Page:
Since this is a commercial real estate blog, I have avoided the topic of rent regulation, but the fact is, that rent regulation has a huge impact on real estate owners that we represent, and this is a topic that I'm passionate about, so here it goes.
First, let me explain what rent regulation is in NYC. There are 2 major forms of rent regulation - Rent Control, and Rent Stabilization - there's also public housing, Mitchell Lama, etc. - but I'm not getting into that today.
only applies to 2% of NYC apartments, and will soon cease to exist as it is limited to existing tenants and inheriting a rent controlled apartment is quite difficult. If you want to know more about rent control and MBR
(Maximum Base Rent), visit: http://www.housingnyc.com/html/resources/dhcr/dhcr1.html
Rent Stabilization applies to a whopping 48% of NYC apartments and a much higher percentage of Manhattan apartments. Rent Stabilization basically stipulates, that as long as a tenant lives in an apartment with rent under $2,000, that tenant's rent cannot be increased more than the set percentage set by the Rent Guidelines Board (RGB). That set percentage generally is somewhere between 2.5-4.5% per year. The only way an apartment can be destabilized, is if the rent on the apartment hits $2,000 AND the tenant makes $175,000 or more, or if the apt is vacated and reaches $2,000 a month. The apt can reach $2,000 a month on vacancy in a couple of ways. First, the RGB sets a higher % that an apartment's rent can be increased on vacancy. Right now that number is 17%. Second, When an apt. is vacated, a landlord can make improvements to the apartment and allocate 1/40th of the value of the improvements to the monthly rent. Therefore, if an $850 apartment is vacated, the Landlord can first raise the rent to $995 dollars. Then, the landlord can make $41,000 in improvements to the apartment. After allocating 1/40th of the improvements to the apartment, the rent is now $2,020 and Voila, the apartment is destabilized.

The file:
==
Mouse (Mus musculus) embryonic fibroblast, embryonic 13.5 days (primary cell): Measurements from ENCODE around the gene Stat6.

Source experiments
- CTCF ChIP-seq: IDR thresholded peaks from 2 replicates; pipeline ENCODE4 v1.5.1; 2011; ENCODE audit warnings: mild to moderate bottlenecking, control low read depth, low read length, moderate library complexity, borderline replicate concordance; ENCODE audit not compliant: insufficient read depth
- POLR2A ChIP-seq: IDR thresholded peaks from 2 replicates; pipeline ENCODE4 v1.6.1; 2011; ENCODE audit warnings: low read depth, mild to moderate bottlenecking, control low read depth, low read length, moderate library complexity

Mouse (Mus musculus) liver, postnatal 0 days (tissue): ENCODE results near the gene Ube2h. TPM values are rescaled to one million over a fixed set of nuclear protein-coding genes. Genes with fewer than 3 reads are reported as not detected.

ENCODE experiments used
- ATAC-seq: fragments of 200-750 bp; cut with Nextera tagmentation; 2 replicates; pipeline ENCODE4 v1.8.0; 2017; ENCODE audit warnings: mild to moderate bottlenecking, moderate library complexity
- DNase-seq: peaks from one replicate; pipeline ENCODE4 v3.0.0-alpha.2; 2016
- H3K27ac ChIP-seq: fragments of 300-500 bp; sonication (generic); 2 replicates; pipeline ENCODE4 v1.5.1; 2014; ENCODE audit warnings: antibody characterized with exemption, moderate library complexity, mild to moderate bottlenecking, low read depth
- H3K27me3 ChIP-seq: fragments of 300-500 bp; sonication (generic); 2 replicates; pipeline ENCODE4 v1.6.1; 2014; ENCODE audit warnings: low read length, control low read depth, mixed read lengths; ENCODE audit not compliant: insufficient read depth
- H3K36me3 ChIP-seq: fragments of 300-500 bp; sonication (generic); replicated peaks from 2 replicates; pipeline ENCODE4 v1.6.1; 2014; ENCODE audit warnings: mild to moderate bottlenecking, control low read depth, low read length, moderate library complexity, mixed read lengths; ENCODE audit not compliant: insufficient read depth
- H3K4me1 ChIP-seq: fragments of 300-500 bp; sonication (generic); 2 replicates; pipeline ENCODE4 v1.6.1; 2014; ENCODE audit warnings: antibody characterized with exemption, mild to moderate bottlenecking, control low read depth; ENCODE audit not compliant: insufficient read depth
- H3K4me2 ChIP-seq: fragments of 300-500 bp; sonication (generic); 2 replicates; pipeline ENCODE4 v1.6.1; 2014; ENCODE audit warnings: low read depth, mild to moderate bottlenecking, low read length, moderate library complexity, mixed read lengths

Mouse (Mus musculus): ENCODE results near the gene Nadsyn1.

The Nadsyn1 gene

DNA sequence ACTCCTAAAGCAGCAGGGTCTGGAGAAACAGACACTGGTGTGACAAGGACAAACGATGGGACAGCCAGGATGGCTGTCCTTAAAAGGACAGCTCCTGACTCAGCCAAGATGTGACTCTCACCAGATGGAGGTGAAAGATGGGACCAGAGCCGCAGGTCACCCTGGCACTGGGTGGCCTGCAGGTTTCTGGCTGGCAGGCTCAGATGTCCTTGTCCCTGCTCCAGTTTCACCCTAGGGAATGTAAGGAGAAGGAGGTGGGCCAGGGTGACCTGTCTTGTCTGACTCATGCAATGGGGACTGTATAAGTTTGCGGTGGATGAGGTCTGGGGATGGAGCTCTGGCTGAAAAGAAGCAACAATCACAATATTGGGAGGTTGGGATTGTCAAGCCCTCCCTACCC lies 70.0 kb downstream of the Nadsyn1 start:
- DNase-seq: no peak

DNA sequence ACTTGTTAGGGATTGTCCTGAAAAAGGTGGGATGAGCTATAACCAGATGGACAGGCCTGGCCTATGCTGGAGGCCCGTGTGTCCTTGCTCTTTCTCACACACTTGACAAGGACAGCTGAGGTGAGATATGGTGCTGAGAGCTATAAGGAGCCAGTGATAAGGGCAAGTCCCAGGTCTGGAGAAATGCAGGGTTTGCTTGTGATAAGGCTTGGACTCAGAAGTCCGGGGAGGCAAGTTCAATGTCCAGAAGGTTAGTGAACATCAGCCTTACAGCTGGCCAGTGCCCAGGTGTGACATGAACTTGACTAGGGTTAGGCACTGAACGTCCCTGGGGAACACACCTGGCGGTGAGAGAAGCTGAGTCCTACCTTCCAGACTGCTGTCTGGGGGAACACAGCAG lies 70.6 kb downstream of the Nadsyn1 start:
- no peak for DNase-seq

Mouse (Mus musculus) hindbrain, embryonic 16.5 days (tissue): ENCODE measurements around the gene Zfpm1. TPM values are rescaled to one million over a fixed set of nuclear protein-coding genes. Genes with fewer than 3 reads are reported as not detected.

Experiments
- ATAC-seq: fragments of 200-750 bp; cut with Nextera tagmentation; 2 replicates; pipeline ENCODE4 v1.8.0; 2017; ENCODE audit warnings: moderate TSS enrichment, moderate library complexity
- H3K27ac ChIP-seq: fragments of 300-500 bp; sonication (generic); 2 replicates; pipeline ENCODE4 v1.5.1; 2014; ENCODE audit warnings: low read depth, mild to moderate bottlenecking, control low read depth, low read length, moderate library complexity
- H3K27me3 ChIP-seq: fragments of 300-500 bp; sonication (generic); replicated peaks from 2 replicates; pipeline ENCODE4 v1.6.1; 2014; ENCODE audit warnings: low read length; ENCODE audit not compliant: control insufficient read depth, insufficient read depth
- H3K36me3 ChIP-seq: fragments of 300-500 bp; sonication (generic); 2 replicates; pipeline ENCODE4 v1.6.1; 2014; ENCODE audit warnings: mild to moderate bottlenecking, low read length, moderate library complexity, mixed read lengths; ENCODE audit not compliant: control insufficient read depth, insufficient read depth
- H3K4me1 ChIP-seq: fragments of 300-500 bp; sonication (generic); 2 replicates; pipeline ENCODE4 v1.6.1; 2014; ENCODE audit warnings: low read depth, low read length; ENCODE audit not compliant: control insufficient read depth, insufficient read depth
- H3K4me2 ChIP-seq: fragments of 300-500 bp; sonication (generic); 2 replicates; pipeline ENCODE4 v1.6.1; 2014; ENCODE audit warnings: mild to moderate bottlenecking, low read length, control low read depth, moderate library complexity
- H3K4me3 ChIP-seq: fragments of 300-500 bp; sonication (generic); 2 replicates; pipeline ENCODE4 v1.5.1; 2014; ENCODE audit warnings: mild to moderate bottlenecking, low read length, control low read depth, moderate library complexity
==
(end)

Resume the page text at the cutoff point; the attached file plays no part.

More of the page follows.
It seems relatively simple for a landlord to destabilize an apartment, and it is, but ONLY, if the tenant vacates, and that's the big catch. The fact of the matter is, once people get rent stabilized apartments, they don't leave . . . it's too good of a deal. This creates a system that inflates rents for everyone else. It is anti-capitalistic, prevents new residents from moving to New York City, and discriminates against the "new middle class." Don't believe me? Think of this: ONLY 1/3 OF NEW YORK CITY RENTALS ARE AT MARKET RATES. Of those, only 3% are available at any given time. To make matters worse, less than 1/3 of Manhattan rentals are at market rates, and the vacancy rate is only 2.24%.
Anyone who's taken Econ 101, or has a little bit of common sense understands the concept of supply and demand. If supply is low, the demand for what limit supply exists is inflated, and price increases. That is what happens with NYC rentals, and particularly Manhattan rentals. Imagine how much lower prices would be, if there were no more rent stabilization.